treason

Treason

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This is a book review of Miguna Miguna’ book, “Treason: The Case Against Tyrants & Renegades” (2019, 427 Pages).

The political brutality of the Uhuru Kenyatta regime and the treasonous character of the then historical opposition figure, Raila Odinga are the subject matters of this moving book which is told autobiographically of the torture and exile of Lawyer-Politician Miguna Miguna. It is to a great extent the story of post- independence Africa.

Hardly had Africa won paper independence through mass supported peaceful and not generally revolutionary transformations to usher in democratic spaces from close to 100 years of colonial servitude, than the new African leaders roll back the democratic gains though top down palace coup de tats of one party state dictatorships or through military coup de tats generally with the support of foreign interests. This process unfolded from the early 1960s when most African countries became independent until the 1990s.

The construction of one party states began slowly in almost all African countries. Oginga Odinga, the father of Raila Odinga, the latter being the subject of Miguna’s book, warned about the new phenomenon of one party dictatorship, greedy class formation through land grabbing by the new elite, as early as 1967 in his book, “Not Yet Uhuru”. The recently overthrown Kwame Nkrumah wrote the foreword to that book? In the struggle for independence in Kenya, like in the rest of Africa, there was a semblance of tribal unity and cohesive nationalism and tribalism was not ascendant but invisible. Shortly after independence, a host of African leaders began to activate tribalism in order to cling to power through tribal coalitions. Kenya demonstrated this quite early on and that cancer has continued to eat at the body politic of Kenya to date. The phenomenon was reflected as well in Zambia and elsewhere, slowly at first.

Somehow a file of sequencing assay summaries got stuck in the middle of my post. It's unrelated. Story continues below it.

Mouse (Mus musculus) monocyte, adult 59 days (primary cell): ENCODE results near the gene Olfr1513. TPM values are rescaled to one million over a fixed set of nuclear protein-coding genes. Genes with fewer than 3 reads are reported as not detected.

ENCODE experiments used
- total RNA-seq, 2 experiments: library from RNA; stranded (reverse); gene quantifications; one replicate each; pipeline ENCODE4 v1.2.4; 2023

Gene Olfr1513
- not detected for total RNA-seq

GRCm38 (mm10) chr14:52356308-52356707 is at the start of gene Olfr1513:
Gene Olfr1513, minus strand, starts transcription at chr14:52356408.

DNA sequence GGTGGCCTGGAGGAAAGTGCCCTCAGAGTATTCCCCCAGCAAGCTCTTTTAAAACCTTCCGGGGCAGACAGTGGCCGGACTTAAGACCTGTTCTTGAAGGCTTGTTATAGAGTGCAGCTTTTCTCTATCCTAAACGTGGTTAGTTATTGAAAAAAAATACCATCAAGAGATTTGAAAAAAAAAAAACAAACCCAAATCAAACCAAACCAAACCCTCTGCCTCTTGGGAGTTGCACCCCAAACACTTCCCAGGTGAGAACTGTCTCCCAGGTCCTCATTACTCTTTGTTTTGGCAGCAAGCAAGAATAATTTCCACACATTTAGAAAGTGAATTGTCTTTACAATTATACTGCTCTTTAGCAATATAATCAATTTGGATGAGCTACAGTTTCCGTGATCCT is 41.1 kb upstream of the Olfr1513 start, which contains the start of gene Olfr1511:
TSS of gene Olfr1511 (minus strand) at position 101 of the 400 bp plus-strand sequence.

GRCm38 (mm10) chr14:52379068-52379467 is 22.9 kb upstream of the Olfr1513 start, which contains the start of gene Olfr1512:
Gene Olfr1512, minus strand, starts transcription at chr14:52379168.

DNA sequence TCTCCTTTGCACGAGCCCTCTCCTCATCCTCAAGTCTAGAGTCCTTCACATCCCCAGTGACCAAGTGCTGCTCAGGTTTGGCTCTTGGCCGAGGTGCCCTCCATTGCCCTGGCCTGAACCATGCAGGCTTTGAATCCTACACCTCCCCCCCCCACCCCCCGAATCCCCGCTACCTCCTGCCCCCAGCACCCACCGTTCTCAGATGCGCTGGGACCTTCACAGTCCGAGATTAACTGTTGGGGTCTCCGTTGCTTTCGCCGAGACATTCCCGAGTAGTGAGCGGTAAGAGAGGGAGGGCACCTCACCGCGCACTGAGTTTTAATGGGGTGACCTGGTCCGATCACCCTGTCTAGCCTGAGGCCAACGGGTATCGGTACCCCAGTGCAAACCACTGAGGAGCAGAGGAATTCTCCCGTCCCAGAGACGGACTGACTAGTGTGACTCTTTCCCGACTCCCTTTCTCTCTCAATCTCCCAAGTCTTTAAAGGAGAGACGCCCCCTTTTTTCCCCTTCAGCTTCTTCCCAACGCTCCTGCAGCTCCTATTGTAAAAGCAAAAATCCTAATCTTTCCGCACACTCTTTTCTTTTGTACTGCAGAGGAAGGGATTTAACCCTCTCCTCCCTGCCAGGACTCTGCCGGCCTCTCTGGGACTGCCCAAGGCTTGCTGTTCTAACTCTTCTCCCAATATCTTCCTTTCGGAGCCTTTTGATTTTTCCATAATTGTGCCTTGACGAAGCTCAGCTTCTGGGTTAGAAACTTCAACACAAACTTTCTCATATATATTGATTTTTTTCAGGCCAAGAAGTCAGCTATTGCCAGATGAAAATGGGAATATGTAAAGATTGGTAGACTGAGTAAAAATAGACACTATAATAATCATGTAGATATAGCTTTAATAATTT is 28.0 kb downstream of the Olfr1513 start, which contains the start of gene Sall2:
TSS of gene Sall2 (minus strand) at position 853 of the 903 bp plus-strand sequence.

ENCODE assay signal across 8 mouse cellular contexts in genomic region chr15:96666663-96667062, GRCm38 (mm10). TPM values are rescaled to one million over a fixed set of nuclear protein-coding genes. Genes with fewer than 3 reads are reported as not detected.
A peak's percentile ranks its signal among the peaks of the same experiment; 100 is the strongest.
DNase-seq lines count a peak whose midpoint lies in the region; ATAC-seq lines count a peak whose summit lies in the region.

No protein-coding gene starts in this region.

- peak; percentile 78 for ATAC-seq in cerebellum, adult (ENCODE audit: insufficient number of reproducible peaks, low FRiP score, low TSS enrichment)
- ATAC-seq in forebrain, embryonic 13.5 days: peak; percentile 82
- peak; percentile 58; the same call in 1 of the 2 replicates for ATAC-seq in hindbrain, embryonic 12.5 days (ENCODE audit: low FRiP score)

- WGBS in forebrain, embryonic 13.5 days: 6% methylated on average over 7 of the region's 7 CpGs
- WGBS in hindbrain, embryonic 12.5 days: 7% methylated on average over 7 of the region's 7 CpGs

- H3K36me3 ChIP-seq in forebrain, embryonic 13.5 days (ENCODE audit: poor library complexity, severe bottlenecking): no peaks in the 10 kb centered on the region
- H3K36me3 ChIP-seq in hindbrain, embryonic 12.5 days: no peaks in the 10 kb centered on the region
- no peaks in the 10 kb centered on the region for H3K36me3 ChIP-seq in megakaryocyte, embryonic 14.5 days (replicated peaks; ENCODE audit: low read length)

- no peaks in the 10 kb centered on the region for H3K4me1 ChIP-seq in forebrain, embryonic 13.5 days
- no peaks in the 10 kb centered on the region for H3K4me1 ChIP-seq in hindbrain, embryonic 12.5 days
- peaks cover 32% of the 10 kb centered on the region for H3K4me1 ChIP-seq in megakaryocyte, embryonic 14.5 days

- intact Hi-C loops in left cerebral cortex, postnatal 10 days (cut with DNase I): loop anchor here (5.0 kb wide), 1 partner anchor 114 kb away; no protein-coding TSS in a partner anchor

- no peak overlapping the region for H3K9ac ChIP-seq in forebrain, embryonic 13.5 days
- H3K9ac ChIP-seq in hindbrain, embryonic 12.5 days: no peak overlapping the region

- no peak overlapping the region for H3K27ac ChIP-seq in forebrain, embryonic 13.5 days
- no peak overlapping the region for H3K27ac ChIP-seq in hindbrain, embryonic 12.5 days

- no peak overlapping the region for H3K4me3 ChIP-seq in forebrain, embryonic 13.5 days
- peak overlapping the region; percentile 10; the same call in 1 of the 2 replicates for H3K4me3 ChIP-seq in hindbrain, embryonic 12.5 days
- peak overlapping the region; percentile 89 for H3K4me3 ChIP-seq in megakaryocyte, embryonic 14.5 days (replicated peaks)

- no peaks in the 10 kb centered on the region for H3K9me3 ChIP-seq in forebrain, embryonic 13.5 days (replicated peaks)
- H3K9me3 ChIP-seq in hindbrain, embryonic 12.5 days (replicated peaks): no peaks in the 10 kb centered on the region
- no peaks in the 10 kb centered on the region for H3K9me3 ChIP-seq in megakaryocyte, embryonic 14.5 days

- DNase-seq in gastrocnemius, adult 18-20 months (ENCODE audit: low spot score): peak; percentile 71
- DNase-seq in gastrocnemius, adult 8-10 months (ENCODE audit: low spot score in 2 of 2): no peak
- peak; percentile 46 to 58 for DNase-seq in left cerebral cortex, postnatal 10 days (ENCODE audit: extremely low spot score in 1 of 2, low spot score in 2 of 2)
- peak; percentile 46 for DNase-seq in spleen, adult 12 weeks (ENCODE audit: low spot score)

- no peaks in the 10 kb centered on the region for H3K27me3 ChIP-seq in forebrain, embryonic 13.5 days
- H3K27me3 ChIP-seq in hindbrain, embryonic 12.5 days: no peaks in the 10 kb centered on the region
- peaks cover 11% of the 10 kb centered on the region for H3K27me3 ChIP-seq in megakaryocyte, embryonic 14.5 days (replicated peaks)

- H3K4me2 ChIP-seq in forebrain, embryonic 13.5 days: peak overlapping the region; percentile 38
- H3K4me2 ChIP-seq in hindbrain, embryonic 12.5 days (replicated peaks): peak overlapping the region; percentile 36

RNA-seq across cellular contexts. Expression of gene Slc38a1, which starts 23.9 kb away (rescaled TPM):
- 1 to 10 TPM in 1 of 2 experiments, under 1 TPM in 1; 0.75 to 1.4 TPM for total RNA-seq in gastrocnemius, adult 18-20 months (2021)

In the late 1980’s and early 1990’s, African one party states and military dictatorships began to give way to multiparty democratic dispensations, opened up to a great extent by the collapse of one party communist dictatorships in Eastern Europe and the Soviet Union. The 1990s were clearly the era of Africa’s second democratic Renaissance. Most African countries became democratic entities of the African variety. It did not last long. Miguna potently recounts that process in the case of Kenya.

Hardly had this second democratic imperative germinated solidly in Africa than the political elites begin to design how to cling on to power through election rigging. Kenya again demonstrates how this phenomenon was unfolding.